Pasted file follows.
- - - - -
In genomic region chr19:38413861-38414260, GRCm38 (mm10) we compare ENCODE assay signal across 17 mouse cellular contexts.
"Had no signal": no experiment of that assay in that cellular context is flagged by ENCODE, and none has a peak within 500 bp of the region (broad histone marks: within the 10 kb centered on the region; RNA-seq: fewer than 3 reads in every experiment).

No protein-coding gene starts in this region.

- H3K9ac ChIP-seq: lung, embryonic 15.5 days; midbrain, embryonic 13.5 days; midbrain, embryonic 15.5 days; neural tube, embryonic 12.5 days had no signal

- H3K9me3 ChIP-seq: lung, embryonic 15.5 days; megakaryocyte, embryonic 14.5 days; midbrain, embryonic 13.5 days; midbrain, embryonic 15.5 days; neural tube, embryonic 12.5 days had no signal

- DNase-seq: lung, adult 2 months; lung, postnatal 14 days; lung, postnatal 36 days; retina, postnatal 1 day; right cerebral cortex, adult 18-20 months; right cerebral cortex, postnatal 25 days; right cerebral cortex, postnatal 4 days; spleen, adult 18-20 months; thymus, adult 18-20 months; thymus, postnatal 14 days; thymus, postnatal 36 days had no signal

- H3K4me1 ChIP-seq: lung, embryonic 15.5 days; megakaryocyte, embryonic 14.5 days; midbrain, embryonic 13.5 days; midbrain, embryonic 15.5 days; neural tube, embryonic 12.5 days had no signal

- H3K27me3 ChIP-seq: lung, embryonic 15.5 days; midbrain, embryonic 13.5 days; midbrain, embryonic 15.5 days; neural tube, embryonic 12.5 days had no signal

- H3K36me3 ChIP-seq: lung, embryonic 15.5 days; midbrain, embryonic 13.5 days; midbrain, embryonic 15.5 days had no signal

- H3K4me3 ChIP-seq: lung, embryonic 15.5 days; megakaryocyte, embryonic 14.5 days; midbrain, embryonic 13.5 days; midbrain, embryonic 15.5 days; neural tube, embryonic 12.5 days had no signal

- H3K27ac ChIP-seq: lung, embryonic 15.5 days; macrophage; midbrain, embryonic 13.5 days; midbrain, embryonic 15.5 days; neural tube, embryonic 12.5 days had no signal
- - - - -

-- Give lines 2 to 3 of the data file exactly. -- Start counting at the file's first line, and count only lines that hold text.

"Had no signal": no experiment of that assay in that cellular context is flagged by ENCODE, and none has a peak within 500 bp of the region (broad histone marks: within the 10 kb centered on the region; RNA-seq: fewer than 3 reads in every experiment).

No protein-coding gene starts in this region.